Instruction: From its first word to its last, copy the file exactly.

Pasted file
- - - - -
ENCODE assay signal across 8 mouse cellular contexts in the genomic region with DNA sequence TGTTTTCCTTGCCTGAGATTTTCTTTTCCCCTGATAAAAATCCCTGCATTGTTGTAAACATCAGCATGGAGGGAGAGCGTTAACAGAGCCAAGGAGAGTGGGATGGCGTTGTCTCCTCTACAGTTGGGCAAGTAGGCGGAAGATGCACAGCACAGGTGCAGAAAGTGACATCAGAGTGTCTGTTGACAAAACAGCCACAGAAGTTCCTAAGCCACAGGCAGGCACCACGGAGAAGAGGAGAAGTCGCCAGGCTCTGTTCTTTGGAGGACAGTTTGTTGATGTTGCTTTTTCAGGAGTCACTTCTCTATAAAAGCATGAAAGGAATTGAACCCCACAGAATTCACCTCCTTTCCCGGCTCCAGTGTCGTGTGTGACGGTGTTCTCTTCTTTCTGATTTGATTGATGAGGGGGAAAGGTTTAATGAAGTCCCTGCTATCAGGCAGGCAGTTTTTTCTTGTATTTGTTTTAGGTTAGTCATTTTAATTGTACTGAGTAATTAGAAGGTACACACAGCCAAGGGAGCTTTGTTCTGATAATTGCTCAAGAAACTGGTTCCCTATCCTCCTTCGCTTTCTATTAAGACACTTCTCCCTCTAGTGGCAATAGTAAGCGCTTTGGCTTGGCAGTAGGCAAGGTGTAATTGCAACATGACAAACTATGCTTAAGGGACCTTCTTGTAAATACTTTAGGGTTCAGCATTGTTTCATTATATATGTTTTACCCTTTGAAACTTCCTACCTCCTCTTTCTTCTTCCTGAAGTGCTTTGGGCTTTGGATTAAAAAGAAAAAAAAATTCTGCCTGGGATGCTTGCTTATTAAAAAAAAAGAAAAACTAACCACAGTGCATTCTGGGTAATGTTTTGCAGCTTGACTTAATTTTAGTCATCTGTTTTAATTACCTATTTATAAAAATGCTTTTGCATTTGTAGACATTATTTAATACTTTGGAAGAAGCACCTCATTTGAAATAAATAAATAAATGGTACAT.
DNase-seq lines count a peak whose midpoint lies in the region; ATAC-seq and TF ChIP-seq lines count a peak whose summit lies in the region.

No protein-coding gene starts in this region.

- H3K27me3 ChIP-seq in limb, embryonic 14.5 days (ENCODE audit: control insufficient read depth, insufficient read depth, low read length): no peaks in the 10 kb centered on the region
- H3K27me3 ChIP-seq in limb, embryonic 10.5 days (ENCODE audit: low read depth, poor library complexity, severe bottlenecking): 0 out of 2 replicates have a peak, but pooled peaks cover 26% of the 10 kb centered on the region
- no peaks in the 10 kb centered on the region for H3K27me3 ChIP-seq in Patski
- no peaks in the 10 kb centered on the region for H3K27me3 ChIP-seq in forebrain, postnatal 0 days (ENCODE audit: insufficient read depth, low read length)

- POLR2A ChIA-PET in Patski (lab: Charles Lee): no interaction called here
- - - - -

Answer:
ENCODE assay signal across 8 mouse cellular contexts in the genomic region with DNA sequence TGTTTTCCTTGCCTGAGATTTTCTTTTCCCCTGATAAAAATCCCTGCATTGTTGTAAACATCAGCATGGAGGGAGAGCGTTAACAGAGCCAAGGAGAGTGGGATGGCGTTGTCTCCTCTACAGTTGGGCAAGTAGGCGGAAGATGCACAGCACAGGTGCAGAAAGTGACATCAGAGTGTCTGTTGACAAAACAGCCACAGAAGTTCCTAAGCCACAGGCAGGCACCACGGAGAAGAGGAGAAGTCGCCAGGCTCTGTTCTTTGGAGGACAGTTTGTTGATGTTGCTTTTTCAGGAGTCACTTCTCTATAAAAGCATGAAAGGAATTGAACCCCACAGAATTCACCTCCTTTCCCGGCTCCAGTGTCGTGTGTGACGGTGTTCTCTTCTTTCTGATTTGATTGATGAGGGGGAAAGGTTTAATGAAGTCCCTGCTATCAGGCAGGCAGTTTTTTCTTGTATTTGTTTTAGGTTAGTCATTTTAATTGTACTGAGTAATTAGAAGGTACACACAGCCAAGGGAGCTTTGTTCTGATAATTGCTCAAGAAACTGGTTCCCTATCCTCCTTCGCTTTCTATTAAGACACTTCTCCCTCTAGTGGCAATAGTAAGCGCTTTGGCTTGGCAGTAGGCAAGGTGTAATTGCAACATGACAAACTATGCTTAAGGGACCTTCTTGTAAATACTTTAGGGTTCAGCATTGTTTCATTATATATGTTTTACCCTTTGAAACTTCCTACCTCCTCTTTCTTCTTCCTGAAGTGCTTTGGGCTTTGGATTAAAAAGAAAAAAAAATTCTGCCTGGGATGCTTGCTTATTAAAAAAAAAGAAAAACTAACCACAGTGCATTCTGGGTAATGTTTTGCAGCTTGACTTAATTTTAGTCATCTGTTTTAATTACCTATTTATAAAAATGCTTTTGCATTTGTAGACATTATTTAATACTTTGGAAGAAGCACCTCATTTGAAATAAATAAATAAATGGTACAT.
DNase-seq lines count a peak whose midpoint lies in the region; ATAC-seq and TF ChIP-seq lines count a peak whose summit lies in the region.

No protein-coding gene starts in this region.

- H3K27me3 ChIP-seq in limb, embryonic 14.5 days (ENCODE audit: control insufficient read depth, insufficient read depth, low read length): no peaks in the 10 kb centered on the region
- H3K27me3 ChIP-seq in limb, embryonic 10.5 days (ENCODE audit: low read depth, poor library complexity, severe bottlenecking): 0 out of 2 replicates have a peak, but pooled peaks cover 26% of the 10 kb centered on the region
- no peaks in the 10 kb centered on the region for H3K27me3 ChIP-seq in Patski
- no peaks in the 10 kb centered on the region for H3K27me3 ChIP-seq in forebrain, postnatal 0 days (ENCODE audit: insufficient read depth, low read length)

- POLR2A ChIA-PET in Patski (lab: Charles Lee): no interaction called here